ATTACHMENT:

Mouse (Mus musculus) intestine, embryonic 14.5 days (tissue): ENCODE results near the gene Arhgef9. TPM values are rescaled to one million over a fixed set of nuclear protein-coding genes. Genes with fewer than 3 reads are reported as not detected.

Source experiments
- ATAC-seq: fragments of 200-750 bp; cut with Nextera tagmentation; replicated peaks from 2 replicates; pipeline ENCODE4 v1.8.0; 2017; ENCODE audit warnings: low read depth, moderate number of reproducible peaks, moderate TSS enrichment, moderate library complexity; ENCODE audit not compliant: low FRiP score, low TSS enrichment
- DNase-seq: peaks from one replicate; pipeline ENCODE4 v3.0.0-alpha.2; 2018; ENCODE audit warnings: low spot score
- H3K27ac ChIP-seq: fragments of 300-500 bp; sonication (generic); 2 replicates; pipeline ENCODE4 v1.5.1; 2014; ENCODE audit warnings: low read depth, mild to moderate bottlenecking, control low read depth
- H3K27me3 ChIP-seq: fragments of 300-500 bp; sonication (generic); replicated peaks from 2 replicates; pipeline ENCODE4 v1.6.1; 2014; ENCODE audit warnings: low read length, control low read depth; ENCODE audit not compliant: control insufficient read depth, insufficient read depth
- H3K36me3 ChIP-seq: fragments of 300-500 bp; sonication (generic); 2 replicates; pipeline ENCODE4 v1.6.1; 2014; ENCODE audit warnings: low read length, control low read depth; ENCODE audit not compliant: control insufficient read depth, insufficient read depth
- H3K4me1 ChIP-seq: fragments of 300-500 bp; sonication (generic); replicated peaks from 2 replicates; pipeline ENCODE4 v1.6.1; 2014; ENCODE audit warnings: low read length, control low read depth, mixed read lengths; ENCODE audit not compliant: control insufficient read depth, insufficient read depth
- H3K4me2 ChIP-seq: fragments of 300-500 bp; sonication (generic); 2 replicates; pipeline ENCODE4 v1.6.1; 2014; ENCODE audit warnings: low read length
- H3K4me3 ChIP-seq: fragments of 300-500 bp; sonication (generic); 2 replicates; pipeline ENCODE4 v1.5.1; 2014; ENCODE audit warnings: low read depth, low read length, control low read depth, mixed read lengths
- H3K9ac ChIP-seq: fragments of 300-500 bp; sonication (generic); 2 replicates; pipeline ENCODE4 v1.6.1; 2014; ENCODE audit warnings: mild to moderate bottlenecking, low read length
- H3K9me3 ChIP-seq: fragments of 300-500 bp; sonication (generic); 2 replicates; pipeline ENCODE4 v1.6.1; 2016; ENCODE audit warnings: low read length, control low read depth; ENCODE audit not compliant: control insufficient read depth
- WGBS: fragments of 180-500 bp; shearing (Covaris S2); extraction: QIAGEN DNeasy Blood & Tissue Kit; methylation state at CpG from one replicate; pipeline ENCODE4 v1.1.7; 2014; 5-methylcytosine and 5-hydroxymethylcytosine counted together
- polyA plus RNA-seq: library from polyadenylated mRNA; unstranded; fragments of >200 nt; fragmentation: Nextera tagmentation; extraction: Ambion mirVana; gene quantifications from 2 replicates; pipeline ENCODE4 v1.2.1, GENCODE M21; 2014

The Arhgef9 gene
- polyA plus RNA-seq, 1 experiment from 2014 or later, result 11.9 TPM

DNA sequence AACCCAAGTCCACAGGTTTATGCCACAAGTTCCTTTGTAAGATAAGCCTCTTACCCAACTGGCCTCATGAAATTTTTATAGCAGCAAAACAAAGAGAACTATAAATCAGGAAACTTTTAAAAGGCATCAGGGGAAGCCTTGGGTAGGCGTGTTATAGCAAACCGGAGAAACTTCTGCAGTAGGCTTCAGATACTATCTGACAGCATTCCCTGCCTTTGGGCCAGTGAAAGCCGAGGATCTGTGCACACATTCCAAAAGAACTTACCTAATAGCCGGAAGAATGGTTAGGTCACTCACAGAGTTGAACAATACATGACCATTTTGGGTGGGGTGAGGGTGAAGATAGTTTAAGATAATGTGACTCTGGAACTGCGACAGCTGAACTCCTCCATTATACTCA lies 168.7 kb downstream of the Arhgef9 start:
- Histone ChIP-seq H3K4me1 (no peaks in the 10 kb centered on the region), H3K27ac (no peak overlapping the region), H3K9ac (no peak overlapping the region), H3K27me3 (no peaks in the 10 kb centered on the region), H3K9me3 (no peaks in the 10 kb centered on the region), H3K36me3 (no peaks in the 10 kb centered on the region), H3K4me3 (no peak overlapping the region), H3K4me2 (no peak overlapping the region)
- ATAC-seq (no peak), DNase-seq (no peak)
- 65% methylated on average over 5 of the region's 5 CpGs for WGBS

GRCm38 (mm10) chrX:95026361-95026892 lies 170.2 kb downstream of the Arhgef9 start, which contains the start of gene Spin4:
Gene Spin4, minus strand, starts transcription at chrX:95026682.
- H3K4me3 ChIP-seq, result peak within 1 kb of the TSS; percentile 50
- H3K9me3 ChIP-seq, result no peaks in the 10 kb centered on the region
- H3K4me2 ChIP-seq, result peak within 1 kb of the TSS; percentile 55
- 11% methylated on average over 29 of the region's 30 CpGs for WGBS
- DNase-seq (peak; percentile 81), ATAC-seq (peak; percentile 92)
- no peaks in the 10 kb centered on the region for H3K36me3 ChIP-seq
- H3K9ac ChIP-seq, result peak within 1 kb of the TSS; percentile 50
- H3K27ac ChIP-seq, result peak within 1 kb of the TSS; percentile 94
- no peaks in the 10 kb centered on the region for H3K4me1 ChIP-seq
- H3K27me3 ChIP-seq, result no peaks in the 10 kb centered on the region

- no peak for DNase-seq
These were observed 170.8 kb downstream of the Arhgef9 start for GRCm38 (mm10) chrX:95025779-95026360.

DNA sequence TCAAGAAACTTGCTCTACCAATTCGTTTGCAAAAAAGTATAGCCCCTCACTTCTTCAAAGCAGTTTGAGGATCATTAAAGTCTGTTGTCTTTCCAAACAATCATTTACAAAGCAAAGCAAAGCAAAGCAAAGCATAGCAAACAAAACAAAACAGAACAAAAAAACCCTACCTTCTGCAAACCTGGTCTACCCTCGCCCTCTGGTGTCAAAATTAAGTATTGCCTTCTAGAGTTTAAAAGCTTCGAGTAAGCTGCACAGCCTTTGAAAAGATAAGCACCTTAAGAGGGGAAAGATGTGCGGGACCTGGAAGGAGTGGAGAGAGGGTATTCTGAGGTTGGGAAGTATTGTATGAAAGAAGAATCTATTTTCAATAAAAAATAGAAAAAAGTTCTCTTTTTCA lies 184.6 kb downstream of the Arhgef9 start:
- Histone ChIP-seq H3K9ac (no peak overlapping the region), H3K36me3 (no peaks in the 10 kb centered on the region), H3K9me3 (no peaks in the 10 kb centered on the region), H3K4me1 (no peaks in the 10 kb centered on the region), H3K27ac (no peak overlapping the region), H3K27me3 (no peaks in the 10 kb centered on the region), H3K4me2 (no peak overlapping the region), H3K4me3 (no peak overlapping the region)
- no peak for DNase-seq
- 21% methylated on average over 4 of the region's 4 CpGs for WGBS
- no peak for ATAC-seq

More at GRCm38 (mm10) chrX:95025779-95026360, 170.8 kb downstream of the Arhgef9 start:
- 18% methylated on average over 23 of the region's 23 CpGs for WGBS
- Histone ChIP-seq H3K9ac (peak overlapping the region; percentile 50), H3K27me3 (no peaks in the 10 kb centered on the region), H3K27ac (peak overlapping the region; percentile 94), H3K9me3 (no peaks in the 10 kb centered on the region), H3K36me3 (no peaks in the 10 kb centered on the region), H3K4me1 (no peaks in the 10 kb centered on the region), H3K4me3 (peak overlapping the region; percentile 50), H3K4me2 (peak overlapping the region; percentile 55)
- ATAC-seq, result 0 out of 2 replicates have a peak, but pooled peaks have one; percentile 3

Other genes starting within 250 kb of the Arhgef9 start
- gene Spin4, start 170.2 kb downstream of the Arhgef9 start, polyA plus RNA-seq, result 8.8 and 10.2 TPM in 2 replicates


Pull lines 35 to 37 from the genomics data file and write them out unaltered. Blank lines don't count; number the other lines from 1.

DNA sequence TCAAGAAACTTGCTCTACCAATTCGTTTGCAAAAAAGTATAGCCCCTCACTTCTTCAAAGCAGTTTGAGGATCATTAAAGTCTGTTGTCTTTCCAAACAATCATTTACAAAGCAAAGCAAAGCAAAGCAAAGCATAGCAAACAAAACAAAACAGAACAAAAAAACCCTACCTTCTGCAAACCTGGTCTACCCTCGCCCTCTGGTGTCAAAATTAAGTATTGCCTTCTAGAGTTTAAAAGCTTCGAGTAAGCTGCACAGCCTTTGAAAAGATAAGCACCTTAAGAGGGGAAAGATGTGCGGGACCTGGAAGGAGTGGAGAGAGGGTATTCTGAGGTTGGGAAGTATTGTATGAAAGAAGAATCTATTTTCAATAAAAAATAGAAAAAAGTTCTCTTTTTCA lies 184.6 kb downstream of the Arhgef9 start:
- Histone ChIP-seq H3K9ac (no peak overlapping the region), H3K36me3 (no peaks in the 10 kb centered on the region), H3K9me3 (no peaks in the 10 kb centered on the region), H3K4me1 (no peaks in the 10 kb centered on the region), H3K27ac (no peak overlapping the region), H3K27me3 (no peaks in the 10 kb centered on the region), H3K4me2 (no peak overlapping the region), H3K4me3 (no peak overlapping the region)
- no peak for DNase-seq